This is more of a smorgasbord of automotive information rather than a lesson. Nonetheless, there are important topics within, and interesting videos highlighting specific vehicles. First off, we'll start with an engineering masterpiece, the Nissan GT-R.
After watching a video of a vehicle which seems to defy physics and break frictional laws, let's take a look at tire grip, using the traction circle:
Hybrid vehicles aren't necessarily cool. But adding horsepower to your vehicle by recovering energy lost in braking is! It's what makes the Porsche GT3 R Hybrid so special, and so awesome. Check out the video on KERS below:
Nowadays fuel economy is everything, but the American people are still obsessed with power (myself included). So how do we meet both demands? One attempt is through the use of cylinder deactivation, where half of the engine cylinders shut down and no longer receive fuel.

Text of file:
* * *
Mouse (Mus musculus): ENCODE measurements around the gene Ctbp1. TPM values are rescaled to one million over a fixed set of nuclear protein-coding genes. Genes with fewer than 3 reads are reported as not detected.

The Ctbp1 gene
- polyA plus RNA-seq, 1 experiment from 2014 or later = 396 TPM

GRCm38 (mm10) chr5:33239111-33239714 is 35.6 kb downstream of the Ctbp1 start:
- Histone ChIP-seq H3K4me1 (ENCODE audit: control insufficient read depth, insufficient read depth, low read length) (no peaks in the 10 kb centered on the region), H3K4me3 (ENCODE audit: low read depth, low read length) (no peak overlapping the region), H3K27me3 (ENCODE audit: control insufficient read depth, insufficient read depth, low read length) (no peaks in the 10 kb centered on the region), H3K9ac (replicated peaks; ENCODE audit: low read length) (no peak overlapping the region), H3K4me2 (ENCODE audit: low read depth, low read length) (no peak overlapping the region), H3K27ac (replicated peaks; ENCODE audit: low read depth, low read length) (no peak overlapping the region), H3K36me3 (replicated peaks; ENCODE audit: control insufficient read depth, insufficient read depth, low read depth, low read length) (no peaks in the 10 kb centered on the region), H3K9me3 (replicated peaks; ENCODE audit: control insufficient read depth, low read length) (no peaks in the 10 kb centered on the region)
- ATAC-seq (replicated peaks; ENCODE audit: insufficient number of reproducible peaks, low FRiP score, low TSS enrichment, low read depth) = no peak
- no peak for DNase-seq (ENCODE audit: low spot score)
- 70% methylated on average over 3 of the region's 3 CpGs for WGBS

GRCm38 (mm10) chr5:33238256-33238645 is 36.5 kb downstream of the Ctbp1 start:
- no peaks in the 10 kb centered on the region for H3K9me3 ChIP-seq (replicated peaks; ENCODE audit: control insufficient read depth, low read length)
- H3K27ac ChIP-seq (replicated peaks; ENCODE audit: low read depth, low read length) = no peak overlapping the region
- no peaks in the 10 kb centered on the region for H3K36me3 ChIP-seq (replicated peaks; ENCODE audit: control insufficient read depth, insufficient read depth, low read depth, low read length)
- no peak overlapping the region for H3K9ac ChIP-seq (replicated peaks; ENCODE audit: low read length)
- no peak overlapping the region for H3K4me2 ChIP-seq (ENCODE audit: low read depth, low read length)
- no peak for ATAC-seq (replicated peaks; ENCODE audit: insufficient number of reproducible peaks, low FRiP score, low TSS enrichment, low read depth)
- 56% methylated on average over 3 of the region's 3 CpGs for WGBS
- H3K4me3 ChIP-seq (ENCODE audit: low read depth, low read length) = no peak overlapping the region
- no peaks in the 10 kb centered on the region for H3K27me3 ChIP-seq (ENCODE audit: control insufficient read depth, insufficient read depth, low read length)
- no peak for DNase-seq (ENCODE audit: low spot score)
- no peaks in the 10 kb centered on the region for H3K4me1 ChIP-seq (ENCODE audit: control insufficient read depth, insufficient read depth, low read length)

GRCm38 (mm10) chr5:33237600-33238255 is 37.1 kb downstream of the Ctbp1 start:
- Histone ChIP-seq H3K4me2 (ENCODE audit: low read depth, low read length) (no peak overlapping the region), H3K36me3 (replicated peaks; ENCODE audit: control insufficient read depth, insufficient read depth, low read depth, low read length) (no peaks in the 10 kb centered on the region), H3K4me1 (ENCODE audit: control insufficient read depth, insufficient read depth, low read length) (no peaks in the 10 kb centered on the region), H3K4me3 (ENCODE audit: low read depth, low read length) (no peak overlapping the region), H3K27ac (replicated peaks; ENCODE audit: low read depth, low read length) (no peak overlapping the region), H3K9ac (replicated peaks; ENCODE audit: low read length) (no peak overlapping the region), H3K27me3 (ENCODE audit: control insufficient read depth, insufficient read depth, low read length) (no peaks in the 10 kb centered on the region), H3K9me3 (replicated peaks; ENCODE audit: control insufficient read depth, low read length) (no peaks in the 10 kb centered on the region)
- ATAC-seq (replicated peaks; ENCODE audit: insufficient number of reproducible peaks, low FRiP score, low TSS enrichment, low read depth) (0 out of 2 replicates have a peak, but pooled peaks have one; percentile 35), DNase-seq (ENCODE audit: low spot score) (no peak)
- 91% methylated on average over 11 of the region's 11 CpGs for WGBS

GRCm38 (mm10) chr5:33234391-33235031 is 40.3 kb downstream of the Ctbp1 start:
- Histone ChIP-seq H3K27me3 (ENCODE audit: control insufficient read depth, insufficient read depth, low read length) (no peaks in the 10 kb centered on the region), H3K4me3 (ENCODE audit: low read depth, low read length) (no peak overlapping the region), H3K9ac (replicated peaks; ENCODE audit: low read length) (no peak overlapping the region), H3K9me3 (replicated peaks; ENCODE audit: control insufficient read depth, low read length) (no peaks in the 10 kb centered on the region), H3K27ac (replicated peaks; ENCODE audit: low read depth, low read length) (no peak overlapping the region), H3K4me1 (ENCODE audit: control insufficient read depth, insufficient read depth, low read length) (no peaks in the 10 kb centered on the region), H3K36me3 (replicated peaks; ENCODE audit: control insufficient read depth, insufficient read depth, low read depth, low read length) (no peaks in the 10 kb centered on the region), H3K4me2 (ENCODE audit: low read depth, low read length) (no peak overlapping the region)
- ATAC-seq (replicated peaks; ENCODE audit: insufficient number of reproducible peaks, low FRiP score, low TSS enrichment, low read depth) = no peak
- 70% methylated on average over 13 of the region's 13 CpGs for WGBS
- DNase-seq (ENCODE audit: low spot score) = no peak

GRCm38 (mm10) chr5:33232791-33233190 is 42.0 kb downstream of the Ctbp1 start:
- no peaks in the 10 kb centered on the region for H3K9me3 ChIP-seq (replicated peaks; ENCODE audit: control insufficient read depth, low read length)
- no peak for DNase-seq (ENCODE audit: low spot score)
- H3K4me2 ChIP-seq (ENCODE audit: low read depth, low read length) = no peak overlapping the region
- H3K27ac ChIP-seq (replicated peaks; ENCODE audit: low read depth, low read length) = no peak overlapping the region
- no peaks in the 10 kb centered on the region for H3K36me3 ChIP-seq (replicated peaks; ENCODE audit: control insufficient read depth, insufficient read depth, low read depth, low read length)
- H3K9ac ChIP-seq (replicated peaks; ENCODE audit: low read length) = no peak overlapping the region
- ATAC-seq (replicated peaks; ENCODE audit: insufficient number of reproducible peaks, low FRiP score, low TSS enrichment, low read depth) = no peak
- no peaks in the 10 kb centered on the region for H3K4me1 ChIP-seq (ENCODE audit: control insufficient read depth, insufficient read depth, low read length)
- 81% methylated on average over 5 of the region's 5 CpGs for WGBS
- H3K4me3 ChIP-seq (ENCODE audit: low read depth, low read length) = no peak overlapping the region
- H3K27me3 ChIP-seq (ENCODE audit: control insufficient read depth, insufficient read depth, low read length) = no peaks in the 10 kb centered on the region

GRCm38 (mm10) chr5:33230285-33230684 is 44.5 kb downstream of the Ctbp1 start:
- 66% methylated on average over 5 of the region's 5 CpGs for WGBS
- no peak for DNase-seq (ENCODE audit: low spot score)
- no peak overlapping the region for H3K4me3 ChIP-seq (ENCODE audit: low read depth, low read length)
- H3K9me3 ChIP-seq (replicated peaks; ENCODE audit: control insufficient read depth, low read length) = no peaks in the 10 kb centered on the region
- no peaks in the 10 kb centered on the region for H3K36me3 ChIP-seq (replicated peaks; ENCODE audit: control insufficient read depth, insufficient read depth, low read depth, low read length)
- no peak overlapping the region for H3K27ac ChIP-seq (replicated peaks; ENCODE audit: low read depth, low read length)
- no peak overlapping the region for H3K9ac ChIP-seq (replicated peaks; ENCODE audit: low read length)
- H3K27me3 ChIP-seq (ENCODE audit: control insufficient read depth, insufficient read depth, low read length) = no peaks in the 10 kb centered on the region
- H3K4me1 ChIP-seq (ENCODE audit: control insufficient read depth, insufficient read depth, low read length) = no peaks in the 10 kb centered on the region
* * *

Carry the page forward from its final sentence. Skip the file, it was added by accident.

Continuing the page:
Speaking of American cars, how about Chrysler's famous HEMI engine? It's impressive because of how much power it produces, right? Or is it? Find out more in the following video about the well marketed HEMI engine.
Everyone loves Mythbusters. Well, not everyone. But in this next video I explain whether it's better to leave your truck tailgate up or down while driving. It's not entirely intuitive:
When I first started learning about cars, I was always curious why convertibles were always heavier than hardtops. That didn't make sense to me. After becoming an engineer, the reason was quite clear, rigidity:
Finally, a video that was actually a job application for Motor Trend's Wide Open Throttle series. The person selected for the position is a slightly more attractive than myself, blonde female, but I won't blame that for not getting the job. Anyways here's a quick attempt at what I like to think of as my most interesting job application.
Stay tuned for future lessons, Formula 1 is currently a work in progress, and the lesson should be released in early October.
Lesson 10: Formula 1 - Coming Soon!